August 29, 2006
60 Years Later, Rollins Defies Expectations (WILL FRIEDWALD, August 29, 2006, NY Sun)
After nearly 60 years as a major player, Mr. Rollins has perfected a highly personal brand of jazz (with pop and heavy Afro-Caribbean elements), which begins with his band. Where the standard front line of a modern jazz group is trumpet and sax, Mr. Rollins's co-star is trombonist Clifton Anderson (also his nephew, and the producer of his new album). He also features electric guitar (Bobby Broom) rather than piano as his customary chordal instrument, electric bass (Bob Cranshaw) instead of acoustic (except for one tune), and a two-man percussion section consisting of the fine Victor Lewis on drums and Kimati Dinizulu sporting a battery of African instruments (including apentema, apente, sankofa, kyene, djembe, and conga). With the exception of Mr. Lewis, this is the same band that performs on Mr. Rollins's new album, "Sonny, Please," the first release on his own label, Doxy Records. [...]Posted by Orrin Judd at August 29, 2006 9:17 AM
The most substantial (and unexpected) new contribution to Mr. Rollins's repertoire, both at the show and on the new album, is "Serenade." Adapted from the 1900 ballet "Serenade Les Millions d'Arlequin" by the lesser-known Paduan composer Ricardo Drigo (born 1846), the piece was first heard as a pop song in England, played by British dance bands around the time of the composer's death in 1930. It's a beautiful tune and Mr. Rollins makes the most of it. Although there were solos by Messrs. Anderson and Broom, as well as an unnecessary percussion interlude, the charm here is in the pure, sonic pleasure of hearing Mr. Rollins's deep, rich tenor tone essay this lovely line. It's one of the most pleasing sounds in all of nature.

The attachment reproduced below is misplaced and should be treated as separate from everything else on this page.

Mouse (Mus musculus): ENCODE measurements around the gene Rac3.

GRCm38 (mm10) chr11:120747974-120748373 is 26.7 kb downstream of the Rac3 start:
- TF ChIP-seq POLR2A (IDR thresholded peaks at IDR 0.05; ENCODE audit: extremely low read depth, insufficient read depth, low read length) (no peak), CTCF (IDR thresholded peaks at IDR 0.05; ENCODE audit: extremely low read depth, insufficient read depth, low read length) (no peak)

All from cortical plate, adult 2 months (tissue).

At this point, Mr. Rollins introduced "J.J." (as in Johnson), the latest in his series of short, poignant dedications to fallen comrades (such as "Wynton" for Wynton Kelly and "Remembering Tommy," for Tommy Flanagan, on the album). He played "Don't Stop the Carnival," but then, surprisingly, stopped the carnival well before the rabble-raising climax all were expecting.
What he did do, however, was launch into an unexpected encore: It began with "I See Your Face Before Me," and from there launched into a glorious, unaccompanied coda, in which he played long chunks of whatever tunes he felt like. It could have been called "Oh Look at Me Now Thinking About You and the Daring Young Man on the Flying Trapeeze Singing Polly-Wolly-Doodle All the Day." Finally, the rhythm section rejoined him on Irving Berlin's "They Say It's Wonderful." If that is indeed what they say, and they are talking about Sonny Rollins, then they're right.